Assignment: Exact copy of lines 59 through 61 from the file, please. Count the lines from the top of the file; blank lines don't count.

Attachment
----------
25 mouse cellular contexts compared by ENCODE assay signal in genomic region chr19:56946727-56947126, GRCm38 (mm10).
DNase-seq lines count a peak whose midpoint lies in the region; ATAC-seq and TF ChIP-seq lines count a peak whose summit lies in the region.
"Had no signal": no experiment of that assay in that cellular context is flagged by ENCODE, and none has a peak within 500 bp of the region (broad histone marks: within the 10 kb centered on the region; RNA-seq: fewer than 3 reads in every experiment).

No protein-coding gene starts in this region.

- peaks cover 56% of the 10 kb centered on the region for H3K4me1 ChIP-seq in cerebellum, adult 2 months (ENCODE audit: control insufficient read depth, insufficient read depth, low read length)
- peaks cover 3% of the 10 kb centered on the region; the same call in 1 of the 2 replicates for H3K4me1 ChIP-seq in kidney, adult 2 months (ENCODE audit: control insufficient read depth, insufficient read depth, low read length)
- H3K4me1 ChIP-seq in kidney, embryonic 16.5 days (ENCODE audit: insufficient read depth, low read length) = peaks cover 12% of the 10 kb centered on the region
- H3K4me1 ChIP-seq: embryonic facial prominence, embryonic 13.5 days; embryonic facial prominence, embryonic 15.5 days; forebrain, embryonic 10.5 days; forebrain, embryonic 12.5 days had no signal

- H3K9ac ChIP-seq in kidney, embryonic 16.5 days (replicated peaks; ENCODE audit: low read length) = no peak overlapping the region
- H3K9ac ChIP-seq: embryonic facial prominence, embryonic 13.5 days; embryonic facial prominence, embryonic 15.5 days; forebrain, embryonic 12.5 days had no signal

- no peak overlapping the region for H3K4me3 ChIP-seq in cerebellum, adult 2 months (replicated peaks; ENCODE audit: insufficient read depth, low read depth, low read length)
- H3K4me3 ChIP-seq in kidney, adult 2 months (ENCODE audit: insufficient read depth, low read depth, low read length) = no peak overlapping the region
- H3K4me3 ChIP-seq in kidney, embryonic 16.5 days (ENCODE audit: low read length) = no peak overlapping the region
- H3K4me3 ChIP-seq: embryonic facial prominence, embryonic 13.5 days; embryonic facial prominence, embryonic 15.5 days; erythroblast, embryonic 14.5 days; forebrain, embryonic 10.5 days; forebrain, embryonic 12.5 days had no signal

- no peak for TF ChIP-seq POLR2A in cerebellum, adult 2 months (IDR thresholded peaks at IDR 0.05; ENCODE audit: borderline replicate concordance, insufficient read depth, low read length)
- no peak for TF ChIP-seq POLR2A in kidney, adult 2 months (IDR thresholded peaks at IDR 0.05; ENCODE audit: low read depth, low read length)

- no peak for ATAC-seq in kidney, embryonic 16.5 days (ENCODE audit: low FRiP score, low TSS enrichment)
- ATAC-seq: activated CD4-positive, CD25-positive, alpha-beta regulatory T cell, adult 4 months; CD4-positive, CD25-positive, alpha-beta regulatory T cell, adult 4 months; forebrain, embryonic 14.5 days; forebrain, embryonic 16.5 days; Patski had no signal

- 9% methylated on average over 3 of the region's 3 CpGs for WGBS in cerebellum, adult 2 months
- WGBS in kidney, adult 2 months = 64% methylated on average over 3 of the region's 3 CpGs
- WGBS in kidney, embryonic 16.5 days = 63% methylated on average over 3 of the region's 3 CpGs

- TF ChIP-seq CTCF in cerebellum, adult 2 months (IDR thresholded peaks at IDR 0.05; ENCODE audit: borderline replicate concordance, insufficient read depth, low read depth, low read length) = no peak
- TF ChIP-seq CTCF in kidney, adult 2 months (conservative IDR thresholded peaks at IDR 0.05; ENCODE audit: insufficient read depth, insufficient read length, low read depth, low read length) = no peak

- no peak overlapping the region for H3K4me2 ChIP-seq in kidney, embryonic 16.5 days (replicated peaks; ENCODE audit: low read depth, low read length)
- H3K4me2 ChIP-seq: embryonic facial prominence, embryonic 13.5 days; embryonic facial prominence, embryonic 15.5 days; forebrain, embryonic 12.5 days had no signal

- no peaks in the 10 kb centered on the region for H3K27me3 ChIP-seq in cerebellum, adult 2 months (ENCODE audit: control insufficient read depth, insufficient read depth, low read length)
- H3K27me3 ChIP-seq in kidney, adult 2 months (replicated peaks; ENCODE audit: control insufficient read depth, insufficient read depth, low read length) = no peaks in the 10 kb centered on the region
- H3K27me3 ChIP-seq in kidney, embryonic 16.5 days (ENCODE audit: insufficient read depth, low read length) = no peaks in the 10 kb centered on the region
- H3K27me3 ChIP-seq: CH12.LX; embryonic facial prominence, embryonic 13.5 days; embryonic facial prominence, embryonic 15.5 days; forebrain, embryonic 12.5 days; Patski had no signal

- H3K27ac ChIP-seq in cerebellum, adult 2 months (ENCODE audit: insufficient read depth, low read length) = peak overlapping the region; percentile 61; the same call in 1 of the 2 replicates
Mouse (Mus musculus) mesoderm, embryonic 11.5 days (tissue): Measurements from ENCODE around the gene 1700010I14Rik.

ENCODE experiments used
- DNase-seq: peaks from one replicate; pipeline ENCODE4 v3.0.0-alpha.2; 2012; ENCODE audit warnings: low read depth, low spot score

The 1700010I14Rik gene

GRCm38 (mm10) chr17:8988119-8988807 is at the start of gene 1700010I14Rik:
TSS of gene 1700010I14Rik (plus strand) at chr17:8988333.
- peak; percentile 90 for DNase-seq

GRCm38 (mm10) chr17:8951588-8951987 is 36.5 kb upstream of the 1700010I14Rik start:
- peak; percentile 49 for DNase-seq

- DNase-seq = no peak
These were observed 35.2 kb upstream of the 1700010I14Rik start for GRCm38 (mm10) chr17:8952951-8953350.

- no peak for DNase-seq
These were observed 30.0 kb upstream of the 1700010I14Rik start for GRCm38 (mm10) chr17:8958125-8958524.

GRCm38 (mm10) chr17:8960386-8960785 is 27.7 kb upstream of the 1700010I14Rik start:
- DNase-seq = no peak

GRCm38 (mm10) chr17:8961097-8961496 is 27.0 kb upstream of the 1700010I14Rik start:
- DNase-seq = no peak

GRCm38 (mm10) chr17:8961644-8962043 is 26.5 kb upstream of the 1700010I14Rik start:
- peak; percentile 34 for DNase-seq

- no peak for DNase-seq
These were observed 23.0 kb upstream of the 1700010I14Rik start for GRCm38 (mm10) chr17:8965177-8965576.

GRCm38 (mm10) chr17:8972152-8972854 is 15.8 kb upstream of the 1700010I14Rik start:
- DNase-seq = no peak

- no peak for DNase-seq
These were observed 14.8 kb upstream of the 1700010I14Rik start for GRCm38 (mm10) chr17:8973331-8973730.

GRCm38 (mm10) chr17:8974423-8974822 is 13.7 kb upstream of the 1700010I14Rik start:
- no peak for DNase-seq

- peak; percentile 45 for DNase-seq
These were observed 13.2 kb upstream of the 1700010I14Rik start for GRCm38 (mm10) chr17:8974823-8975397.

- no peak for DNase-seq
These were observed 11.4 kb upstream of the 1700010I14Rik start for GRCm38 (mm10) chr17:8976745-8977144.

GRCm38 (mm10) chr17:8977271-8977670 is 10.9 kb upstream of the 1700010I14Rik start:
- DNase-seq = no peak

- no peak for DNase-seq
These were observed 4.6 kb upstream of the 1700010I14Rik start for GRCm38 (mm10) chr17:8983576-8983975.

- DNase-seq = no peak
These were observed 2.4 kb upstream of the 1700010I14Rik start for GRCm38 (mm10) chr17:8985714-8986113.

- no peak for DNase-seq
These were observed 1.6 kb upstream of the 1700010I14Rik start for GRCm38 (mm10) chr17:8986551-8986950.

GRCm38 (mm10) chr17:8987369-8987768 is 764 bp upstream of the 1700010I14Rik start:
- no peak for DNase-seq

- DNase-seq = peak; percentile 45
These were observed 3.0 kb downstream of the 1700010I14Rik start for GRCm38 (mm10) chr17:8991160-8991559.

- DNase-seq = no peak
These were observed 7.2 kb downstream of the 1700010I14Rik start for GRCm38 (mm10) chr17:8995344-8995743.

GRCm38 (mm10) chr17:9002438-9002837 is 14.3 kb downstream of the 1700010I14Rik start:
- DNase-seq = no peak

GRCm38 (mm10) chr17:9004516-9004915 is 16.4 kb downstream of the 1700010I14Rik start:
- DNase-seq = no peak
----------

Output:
These were observed 13.2 kb upstream of the 1700010I14Rik start for GRCm38 (mm10) chr17:8974823-8975397.

- no peak for DNase-seq
These were observed 11.4 kb upstream of the 1700010I14Rik start for GRCm38 (mm10) chr17:8976745-8977144.